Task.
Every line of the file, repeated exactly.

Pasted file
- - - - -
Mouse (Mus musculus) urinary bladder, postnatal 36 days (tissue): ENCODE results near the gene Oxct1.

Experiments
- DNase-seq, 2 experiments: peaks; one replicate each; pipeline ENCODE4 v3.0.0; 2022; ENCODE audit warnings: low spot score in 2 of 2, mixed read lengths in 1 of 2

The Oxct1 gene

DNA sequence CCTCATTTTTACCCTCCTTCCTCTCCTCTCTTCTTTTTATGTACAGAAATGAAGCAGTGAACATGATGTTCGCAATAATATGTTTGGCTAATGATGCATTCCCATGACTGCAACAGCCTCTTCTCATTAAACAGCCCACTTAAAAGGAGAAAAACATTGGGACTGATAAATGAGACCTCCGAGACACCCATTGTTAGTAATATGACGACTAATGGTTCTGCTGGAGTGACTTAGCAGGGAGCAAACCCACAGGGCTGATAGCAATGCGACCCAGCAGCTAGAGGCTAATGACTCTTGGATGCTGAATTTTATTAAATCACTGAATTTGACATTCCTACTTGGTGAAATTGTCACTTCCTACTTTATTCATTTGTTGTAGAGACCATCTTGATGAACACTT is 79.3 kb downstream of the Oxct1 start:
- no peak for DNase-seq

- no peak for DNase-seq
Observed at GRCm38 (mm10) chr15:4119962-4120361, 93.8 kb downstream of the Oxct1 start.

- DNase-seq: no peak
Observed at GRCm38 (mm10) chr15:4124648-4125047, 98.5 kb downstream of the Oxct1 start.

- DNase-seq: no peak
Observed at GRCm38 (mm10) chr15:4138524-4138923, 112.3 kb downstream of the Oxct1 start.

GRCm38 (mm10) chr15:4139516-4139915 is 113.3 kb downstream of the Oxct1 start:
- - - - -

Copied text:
Mouse (Mus musculus) urinary bladder, postnatal 36 days (tissue): ENCODE results near the gene Oxct1.

Experiments
- DNase-seq, 2 experiments: peaks; one replicate each; pipeline ENCODE4 v3.0.0; 2022; ENCODE audit warnings: low spot score in 2 of 2, mixed read lengths in 1 of 2

The Oxct1 gene

DNA sequence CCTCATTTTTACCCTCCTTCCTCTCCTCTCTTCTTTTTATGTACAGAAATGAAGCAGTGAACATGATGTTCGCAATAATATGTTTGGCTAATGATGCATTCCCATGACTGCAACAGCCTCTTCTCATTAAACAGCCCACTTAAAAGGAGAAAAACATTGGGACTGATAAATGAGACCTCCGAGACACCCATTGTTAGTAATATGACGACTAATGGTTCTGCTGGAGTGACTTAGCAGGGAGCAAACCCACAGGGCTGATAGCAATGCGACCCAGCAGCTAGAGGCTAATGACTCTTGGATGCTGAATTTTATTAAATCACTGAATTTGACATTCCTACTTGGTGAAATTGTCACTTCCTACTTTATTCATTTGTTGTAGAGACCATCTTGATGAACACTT is 79.3 kb downstream of the Oxct1 start:
- no peak for DNase-seq

- no peak for DNase-seq
Observed at GRCm38 (mm10) chr15:4119962-4120361, 93.8 kb downstream of the Oxct1 start.

- DNase-seq: no peak
Observed at GRCm38 (mm10) chr15:4124648-4125047, 98.5 kb downstream of the Oxct1 start.

- DNase-seq: no peak
Observed at GRCm38 (mm10) chr15:4138524-4138923, 112.3 kb downstream of the Oxct1 start.

GRCm38 (mm10) chr15:4139516-4139915 is 113.3 kb downstream of the Oxct1 start: